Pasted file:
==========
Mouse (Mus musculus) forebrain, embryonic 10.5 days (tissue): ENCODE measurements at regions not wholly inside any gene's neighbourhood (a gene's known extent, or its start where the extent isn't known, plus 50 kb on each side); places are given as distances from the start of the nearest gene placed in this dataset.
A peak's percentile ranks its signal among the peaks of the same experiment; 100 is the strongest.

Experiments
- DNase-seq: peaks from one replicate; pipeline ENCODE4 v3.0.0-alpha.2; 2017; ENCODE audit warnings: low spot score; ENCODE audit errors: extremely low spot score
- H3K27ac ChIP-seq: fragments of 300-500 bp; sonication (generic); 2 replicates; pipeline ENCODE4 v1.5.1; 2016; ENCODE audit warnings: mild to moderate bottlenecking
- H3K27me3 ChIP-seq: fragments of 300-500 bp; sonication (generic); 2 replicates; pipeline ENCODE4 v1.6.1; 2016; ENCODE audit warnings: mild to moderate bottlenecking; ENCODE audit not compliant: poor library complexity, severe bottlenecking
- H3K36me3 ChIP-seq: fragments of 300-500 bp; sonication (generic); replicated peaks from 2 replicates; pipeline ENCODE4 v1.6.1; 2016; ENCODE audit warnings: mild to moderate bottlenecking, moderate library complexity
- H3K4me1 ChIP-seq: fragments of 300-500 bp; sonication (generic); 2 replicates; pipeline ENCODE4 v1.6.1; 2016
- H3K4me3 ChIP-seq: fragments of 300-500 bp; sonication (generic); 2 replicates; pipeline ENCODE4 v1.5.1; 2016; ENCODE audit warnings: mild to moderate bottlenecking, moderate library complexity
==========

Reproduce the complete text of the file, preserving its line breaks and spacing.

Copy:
Mouse (Mus musculus) forebrain, embryonic 10.5 days (tissue): ENCODE measurements at regions not wholly inside any gene's neighbourhood (a gene's known extent, or its start where the extent isn't known, plus 50 kb on each side); places are given as distances from the start of the nearest gene placed in this dataset.
A peak's percentile ranks its signal among the peaks of the same experiment; 100 is the strongest.

Experiments
- DNase-seq: peaks from one replicate; pipeline ENCODE4 v3.0.0-alpha.2; 2017; ENCODE audit warnings: low spot score; ENCODE audit errors: extremely low spot score
- H3K27ac ChIP-seq: fragments of 300-500 bp; sonication (generic); 2 replicates; pipeline ENCODE4 v1.5.1; 2016; ENCODE audit warnings: mild to moderate bottlenecking
- H3K27me3 ChIP-seq: fragments of 300-500 bp; sonication (generic); 2 replicates; pipeline ENCODE4 v1.6.1; 2016; ENCODE audit warnings: mild to moderate bottlenecking; ENCODE audit not compliant: poor library complexity, severe bottlenecking
- H3K36me3 ChIP-seq: fragments of 300-500 bp; sonication (generic); replicated peaks from 2 replicates; pipeline ENCODE4 v1.6.1; 2016; ENCODE audit warnings: mild to moderate bottlenecking, moderate library complexity
- H3K4me1 ChIP-seq: fragments of 300-500 bp; sonication (generic); 2 replicates; pipeline ENCODE4 v1.6.1; 2016
- H3K4me3 ChIP-seq: fragments of 300-500 bp; sonication (generic); 2 replicates; pipeline ENCODE4 v1.5.1; 2016; ENCODE audit warnings: mild to moderate bottlenecking, moderate library complexity